W3C home > Mailing lists > Public > public-xg-webid@w3.org > July 2011

Re: [TLS] HTTPS client-certificate-authentication in browsers

From: Henry Story <henry.story@bblfish.net>
Date: Thu, 28 Jul 2011 10:13:51 +0200
Cc: mrex@sap.com, "public-xg-webid@w3.org XG" <public-xg-webid@w3.org>
Message-Id: <DBD0A3CB-9294-430B-92D6-2ABCB3963AFC@bblfish.net>
To: Peter Gutmann <pgut001@cs.auckland.ac.nz>, tls@ietf.org

On 28 Jul 2011, at 08:11, Peter Gutmann wrote:

> Martin Rex <mrex@sap.com> writes:
>> Anders Rundgren wrote:
>>> Lots of banks wants to use CCA for their users.
>> That is a non sequitur.
>> Banks (here in Germany) have abandoned tradtional TANs based on the 
>> unconditional presumption that client PCs are infested with malware, and 
>> most banks in Germany are currently replacing indexed TANs (iTAN) presumably 
>> based on the perception that malware on clients (trojans/phishing) has caught 
>> up with iTAN procedure complexity.
>> At this point, with the presumption that all client PCs are thoroughly 
>> infested with malware, going for a Single Sign-On mechanism would be 
>> completely braindead and irresponsible.
> That was my feeling as well.  Moving from TANs (or plain passwords if you're a 
> US bank) to client certs is at best pointless and at worst a step backwards in 
> security.  Even if you could overcome the monumental usability problems (and 
> there's no evidence that we can do this), you end up with a mechanism that's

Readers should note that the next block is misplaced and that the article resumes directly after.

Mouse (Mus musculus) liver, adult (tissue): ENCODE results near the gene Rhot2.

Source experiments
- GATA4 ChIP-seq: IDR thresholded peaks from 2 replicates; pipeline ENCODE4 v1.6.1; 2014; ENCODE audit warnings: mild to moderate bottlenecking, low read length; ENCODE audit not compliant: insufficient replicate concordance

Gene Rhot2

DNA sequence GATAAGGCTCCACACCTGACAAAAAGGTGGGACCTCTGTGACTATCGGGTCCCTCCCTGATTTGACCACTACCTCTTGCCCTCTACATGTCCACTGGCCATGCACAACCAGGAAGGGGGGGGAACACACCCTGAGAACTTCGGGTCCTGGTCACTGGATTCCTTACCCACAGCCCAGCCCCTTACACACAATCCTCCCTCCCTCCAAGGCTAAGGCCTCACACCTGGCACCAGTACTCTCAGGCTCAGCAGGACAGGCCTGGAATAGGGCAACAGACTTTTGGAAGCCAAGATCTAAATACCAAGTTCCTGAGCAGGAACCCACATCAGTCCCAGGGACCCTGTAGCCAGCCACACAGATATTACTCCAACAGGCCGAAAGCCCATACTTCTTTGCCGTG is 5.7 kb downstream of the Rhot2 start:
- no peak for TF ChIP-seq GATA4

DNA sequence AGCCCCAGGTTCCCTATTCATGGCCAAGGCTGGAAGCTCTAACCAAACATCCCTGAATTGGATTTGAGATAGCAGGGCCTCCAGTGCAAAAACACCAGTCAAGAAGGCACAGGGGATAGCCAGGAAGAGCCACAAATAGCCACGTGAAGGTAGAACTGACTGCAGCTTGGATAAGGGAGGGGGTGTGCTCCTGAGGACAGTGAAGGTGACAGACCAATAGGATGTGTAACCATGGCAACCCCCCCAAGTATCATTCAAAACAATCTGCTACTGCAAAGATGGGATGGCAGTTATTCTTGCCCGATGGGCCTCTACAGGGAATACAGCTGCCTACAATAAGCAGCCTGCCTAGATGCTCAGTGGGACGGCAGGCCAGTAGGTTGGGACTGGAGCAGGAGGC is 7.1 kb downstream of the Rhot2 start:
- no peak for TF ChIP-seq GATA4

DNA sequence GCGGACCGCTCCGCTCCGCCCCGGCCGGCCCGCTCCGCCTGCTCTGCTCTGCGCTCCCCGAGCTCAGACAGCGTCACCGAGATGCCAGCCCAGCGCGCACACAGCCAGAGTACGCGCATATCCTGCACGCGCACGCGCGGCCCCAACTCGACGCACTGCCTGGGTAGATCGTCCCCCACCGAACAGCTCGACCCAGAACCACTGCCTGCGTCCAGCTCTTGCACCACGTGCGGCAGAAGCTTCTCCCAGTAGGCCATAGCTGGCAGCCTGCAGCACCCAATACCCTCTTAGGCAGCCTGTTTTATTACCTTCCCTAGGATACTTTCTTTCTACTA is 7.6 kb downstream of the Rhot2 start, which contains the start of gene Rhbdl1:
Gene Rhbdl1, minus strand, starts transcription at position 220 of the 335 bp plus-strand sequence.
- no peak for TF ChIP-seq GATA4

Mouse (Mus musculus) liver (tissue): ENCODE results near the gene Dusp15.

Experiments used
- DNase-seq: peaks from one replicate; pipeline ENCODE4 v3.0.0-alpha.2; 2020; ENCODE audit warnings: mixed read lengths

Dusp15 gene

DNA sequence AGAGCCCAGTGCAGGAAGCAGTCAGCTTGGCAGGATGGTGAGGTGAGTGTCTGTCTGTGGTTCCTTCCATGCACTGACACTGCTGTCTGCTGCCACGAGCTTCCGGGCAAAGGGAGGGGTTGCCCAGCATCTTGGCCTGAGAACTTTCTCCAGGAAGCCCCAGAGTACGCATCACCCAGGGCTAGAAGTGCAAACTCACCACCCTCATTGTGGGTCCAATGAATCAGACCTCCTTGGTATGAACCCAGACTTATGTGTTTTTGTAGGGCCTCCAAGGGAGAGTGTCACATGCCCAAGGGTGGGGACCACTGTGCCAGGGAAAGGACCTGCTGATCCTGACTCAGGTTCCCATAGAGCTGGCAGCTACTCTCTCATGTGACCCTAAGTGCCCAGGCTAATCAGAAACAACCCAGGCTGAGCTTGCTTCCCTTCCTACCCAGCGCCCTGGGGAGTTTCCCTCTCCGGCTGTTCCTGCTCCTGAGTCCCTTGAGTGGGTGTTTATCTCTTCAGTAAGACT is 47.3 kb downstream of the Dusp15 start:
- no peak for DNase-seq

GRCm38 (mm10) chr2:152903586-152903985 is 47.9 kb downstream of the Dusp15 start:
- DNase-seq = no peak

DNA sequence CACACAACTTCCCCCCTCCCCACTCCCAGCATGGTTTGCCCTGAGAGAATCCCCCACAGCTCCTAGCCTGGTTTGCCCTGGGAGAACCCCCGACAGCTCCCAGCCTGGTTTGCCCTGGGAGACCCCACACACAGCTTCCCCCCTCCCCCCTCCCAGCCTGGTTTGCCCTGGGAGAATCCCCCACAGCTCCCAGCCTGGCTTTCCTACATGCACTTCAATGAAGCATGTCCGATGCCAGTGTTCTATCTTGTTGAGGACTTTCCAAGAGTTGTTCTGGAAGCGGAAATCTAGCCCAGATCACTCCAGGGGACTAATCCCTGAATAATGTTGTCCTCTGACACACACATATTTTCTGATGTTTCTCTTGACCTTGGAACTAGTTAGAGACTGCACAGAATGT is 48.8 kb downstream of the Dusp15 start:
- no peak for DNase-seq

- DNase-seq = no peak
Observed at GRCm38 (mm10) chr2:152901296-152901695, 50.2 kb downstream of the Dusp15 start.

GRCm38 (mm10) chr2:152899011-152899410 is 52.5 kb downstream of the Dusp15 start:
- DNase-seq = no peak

> even less secure than basic TANs because use of a TAN requires human 
> intervention while a MITB (man-in-the-browser) can use your private key to 
> sign whatever they want as often as they want without your knowledge.  Client- 
> side PKI was designed for an attack model invented by cryptographers to 
> justify the use of fun crypto stuff, but it has little (if anything) to do 
> with the threats that we're actually facing today.

Security like knowledge is not absolute. It is a context relative, modal notion. Above you sound very much like the skeptic, who argues that since we don't know we were not captured by some Alpha Centaurians, who took our brain, put it in a vat, and started feeding us perceptions of the way the world is to make it look like  what we see, since we don't know that, we don't and can't know anything. The answer to that is to see that skeptical claims are not transitive on our claims to knowledge. Just as hopeless security scenarios are not a proof that we are not secure. "A gang of thieves could torture me until I reveal the TAN (Transaction authentication number), so TANs are not secure" would be an example of such reasoning.

So I think we should look at where we are now. Currently the biggest security problem is people using passwords for everything, and often using the same password for every site. One time passwords can work for banks but not for most other  applications. Imagine one time passwords for every site you go into. What would happen? You would end up with one massive site controlling the whole internet, because the biggest site with the most content, would be the only one people would bother having passwords for (sound familiar?) And having one site - or just a few of them - provide all the content, is the beginning of  a modern dictatorship, since that site will inevitably be taken over by the most power hungry interests. So I am weary of arguments that proceed from fear, to denying us technology that can help us bypass monopolies of information. There are huge interests at stake to make us believe those types of arguments, and so we should analyse each one very carefully looking for flaws.